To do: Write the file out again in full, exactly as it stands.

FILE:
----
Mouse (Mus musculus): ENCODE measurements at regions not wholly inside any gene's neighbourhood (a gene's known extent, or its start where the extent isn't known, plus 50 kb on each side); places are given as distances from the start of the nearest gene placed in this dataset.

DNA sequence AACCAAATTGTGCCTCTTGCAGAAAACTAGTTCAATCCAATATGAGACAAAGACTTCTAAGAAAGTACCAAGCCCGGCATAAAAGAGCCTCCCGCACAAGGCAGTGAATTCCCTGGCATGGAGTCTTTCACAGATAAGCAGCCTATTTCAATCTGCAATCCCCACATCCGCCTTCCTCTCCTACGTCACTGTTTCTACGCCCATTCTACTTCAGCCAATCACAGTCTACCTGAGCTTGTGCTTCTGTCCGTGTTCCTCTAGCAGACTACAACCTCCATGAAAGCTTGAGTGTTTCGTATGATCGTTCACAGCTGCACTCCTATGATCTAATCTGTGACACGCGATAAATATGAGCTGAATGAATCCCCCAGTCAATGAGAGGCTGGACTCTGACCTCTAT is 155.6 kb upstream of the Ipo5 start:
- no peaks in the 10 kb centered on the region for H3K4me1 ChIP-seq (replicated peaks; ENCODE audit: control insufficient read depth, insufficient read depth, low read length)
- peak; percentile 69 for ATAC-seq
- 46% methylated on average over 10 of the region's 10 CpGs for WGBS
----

Mouse (Mus musculus): ENCODE measurements at regions not wholly inside any gene's neighbourhood (a gene's known extent, or its start where the extent isn't known, plus 50 kb on each side); places are given as distances from the start of the nearest gene placed in this dataset.

DNA sequence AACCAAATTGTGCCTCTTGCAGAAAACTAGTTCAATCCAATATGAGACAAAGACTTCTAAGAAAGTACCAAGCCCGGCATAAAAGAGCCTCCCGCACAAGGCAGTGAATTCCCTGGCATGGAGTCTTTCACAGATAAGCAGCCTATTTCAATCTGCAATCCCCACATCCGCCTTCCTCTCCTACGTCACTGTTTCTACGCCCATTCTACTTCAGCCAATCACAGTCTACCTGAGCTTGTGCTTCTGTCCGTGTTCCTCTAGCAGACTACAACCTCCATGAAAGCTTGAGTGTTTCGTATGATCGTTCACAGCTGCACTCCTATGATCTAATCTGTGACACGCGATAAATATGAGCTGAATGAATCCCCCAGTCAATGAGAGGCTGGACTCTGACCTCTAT is 155.6 kb upstream of the Ipo5 start:
- no peaks in the 10 kb centered on the region for H3K4me1 ChIP-seq (replicated peaks; ENCODE audit: control insufficient read depth, insufficient read depth, low read length)
- peak; percentile 69 for ATAC-seq
- 46% methylated on average over 10 of the region's 10 CpGs for WGBS